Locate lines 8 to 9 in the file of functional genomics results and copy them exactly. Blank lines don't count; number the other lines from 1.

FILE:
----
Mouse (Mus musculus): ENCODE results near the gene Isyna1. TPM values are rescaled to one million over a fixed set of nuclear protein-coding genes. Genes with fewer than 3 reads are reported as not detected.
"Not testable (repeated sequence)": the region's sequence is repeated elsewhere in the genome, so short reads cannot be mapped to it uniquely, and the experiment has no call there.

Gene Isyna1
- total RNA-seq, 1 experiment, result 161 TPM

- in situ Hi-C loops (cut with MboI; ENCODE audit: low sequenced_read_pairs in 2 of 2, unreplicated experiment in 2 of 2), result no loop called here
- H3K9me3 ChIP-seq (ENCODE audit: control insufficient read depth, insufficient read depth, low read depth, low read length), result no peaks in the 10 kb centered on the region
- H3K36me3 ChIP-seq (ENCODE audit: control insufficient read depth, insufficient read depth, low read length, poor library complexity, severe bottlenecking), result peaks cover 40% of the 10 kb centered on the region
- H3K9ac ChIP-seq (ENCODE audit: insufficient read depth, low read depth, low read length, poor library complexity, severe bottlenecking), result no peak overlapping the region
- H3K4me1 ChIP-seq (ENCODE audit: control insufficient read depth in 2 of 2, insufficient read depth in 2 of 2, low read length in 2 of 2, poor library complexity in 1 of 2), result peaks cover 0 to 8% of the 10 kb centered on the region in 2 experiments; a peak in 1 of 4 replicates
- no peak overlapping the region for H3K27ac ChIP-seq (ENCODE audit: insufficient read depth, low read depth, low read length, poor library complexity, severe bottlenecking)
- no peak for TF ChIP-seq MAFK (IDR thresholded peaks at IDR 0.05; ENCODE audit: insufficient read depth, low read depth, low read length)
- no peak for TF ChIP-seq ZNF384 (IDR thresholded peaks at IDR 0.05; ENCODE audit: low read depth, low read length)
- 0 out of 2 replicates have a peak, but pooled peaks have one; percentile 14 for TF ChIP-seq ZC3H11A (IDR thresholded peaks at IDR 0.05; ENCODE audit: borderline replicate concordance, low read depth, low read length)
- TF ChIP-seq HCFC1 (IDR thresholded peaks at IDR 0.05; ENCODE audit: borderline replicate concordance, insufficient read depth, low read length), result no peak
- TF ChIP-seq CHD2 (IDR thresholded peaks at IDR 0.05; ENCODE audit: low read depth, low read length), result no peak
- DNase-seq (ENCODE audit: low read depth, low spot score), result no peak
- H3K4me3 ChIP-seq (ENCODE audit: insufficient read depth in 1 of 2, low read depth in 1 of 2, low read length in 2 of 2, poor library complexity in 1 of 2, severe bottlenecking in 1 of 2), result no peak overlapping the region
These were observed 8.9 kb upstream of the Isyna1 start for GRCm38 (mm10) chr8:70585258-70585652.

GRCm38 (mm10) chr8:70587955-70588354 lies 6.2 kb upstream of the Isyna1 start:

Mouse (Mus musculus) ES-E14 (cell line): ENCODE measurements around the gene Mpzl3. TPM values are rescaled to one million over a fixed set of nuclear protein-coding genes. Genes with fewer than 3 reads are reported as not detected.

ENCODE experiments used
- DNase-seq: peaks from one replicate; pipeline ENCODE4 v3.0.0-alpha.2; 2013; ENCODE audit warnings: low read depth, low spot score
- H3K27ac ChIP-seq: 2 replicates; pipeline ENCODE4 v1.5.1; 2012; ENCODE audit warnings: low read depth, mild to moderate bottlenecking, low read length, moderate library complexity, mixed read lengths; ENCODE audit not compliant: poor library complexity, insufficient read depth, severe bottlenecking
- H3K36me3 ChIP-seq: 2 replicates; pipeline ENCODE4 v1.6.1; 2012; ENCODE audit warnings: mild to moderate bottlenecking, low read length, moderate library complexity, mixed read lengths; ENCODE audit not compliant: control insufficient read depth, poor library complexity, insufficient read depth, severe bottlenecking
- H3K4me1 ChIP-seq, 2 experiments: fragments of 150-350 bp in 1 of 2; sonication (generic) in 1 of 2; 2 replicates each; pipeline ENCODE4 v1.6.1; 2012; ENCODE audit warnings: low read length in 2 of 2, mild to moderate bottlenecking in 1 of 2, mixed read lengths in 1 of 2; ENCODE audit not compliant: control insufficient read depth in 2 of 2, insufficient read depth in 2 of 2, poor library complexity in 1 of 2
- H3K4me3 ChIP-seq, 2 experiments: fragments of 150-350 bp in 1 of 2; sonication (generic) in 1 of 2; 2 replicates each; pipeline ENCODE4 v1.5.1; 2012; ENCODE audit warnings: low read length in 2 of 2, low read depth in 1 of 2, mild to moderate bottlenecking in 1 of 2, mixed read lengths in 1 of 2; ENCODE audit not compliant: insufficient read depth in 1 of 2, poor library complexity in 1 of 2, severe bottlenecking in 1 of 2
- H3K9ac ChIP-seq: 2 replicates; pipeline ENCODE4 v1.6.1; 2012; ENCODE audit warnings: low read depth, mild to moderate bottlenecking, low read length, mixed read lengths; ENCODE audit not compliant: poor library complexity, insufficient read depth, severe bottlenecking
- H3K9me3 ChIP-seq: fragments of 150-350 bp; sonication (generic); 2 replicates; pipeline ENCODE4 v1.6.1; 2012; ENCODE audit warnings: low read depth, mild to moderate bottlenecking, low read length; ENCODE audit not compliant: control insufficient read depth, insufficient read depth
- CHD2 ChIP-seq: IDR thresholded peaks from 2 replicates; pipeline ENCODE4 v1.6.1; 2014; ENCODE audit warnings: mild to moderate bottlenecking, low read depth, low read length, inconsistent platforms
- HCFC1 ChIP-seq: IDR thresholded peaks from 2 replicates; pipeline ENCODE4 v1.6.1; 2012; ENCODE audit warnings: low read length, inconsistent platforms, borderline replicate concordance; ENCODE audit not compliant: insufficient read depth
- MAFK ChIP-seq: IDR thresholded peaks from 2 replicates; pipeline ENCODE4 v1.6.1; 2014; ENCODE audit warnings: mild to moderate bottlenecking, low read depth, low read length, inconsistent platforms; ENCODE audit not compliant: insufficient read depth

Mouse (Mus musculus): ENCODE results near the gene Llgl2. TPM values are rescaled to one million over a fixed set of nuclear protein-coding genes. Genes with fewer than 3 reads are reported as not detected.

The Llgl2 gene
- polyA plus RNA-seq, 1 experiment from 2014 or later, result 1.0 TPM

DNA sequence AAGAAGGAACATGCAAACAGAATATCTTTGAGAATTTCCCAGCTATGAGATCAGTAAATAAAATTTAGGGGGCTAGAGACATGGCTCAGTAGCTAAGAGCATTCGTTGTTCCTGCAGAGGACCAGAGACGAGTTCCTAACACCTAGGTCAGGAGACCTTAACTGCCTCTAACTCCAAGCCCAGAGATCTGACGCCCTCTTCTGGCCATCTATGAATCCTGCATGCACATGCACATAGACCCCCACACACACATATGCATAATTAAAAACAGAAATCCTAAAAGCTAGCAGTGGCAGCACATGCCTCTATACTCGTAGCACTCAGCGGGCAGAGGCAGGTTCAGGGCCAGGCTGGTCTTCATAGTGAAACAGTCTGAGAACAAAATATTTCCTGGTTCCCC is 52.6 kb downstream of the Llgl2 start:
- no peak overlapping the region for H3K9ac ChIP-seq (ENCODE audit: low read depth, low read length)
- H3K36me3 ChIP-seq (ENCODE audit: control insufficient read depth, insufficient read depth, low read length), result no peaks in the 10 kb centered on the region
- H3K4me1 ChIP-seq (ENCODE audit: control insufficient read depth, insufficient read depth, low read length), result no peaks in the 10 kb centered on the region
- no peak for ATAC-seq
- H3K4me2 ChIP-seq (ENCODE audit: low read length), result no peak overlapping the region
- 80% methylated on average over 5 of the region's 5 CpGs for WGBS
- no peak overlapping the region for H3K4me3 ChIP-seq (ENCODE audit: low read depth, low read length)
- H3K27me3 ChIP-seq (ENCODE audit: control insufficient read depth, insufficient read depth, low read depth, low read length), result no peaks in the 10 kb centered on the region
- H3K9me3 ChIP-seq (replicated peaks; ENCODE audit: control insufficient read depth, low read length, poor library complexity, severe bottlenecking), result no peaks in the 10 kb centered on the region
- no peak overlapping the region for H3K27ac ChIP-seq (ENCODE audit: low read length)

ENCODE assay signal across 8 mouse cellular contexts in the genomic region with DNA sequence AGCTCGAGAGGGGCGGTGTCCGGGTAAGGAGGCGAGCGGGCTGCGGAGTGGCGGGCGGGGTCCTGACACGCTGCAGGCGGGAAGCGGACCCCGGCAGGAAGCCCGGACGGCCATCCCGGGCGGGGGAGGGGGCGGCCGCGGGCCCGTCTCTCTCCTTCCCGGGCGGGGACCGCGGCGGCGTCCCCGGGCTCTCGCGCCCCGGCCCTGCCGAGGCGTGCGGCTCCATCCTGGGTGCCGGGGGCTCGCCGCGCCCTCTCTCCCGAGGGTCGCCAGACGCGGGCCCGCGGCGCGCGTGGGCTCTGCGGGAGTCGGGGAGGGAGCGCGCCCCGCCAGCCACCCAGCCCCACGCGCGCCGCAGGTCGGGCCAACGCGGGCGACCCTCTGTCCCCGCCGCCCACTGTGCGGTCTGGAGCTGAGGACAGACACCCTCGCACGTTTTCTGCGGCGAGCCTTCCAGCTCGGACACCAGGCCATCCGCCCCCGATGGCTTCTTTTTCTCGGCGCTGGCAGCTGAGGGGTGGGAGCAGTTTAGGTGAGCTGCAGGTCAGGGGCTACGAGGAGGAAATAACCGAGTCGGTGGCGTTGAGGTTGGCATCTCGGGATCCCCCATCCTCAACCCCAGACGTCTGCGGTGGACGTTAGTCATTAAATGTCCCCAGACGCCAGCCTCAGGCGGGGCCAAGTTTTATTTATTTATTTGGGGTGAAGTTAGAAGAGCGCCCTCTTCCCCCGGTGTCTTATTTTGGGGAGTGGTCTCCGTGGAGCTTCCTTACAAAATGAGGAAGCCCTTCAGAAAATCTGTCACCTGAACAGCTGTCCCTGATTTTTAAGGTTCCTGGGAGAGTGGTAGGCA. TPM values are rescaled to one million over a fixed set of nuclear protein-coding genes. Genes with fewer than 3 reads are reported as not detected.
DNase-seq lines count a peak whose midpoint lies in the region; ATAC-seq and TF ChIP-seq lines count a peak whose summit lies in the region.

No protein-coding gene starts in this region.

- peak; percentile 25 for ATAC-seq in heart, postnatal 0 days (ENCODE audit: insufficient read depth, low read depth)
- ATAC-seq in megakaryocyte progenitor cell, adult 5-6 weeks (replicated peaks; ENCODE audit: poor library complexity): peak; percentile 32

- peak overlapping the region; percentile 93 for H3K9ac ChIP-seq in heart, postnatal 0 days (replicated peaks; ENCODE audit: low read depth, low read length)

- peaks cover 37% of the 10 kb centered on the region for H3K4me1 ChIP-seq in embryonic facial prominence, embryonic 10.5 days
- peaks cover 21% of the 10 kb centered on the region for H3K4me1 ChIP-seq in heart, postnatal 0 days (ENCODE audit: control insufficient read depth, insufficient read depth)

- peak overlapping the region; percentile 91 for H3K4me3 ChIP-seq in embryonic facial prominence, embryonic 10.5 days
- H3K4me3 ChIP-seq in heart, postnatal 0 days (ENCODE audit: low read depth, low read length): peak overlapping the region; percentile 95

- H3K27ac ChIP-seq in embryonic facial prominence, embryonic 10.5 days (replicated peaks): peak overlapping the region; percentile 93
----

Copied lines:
- H3K9ac ChIP-seq (ENCODE audit: insufficient read depth, low read depth, low read length, poor library complexity, severe bottlenecking), result no peak overlapping the region
- H3K4me1 ChIP-seq (ENCODE audit: control insufficient read depth in 2 of 2, insufficient read depth in 2 of 2, low read length in 2 of 2, poor library complexity in 1 of 2), result peaks cover 0 to 8% of the 10 kb centered on the region in 2 experiments; a peak in 1 of 4 replicates